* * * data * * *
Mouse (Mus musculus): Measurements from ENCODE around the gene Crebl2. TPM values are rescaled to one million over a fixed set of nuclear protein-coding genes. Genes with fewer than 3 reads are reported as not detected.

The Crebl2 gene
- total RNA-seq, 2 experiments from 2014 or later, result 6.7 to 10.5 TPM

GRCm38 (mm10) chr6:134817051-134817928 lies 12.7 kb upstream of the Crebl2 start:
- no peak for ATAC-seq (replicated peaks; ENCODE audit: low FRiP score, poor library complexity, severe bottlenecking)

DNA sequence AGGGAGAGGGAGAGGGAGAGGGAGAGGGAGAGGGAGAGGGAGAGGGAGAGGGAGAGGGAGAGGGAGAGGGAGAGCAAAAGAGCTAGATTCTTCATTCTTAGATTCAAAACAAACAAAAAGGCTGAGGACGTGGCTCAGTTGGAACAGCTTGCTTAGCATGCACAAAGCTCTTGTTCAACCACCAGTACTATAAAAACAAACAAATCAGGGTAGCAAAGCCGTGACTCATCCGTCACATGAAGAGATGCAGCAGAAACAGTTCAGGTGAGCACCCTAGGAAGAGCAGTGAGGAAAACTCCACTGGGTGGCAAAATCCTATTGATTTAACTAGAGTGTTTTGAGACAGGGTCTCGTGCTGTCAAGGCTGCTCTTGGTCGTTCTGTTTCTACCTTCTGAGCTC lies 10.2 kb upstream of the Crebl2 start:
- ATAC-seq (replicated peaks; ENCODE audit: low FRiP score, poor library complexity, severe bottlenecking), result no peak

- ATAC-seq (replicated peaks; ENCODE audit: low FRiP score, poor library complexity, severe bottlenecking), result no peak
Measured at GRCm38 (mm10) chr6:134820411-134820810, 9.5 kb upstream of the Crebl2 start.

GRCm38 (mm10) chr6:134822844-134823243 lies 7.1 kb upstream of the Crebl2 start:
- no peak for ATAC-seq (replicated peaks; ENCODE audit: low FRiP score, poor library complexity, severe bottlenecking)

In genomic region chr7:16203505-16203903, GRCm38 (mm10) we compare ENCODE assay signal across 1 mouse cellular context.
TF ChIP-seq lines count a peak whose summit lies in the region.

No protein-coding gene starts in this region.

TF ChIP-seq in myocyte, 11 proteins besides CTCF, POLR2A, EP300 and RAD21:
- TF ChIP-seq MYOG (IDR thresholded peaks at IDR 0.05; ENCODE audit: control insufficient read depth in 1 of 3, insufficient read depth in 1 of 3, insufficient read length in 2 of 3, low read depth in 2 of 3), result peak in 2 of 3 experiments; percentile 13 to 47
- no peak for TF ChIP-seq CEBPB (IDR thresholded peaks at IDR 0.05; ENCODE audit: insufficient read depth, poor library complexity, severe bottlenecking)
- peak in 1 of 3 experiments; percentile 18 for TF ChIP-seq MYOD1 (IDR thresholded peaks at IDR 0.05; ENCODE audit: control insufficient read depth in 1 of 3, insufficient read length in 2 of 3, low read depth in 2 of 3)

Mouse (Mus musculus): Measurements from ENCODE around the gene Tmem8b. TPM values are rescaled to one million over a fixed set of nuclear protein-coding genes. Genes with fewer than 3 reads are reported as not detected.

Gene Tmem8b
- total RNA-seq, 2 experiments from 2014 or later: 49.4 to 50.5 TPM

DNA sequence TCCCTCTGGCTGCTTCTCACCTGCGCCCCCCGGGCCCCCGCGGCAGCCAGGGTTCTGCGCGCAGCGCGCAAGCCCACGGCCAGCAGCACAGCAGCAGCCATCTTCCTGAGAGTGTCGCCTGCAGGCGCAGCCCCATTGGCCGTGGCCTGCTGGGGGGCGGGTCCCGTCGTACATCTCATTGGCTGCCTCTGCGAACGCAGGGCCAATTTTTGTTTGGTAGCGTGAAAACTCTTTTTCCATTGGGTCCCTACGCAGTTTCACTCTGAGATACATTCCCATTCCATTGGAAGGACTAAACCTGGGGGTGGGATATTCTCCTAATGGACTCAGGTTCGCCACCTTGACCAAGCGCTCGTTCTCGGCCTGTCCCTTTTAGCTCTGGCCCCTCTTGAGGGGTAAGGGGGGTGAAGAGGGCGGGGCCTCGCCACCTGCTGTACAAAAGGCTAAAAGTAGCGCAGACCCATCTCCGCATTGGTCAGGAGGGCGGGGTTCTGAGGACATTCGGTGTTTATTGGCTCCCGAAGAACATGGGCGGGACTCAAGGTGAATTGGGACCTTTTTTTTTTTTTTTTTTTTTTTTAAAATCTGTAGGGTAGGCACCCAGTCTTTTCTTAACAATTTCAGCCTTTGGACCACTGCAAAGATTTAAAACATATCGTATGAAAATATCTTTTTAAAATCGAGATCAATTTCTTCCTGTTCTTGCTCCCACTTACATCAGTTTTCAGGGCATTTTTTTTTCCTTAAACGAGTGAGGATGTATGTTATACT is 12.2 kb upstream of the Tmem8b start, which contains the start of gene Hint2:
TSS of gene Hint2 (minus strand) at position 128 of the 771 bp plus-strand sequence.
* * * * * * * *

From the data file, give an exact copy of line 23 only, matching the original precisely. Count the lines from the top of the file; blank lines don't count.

TSS of gene Hint2 (minus strand) at position 128 of the 771 bp plus-strand sequence.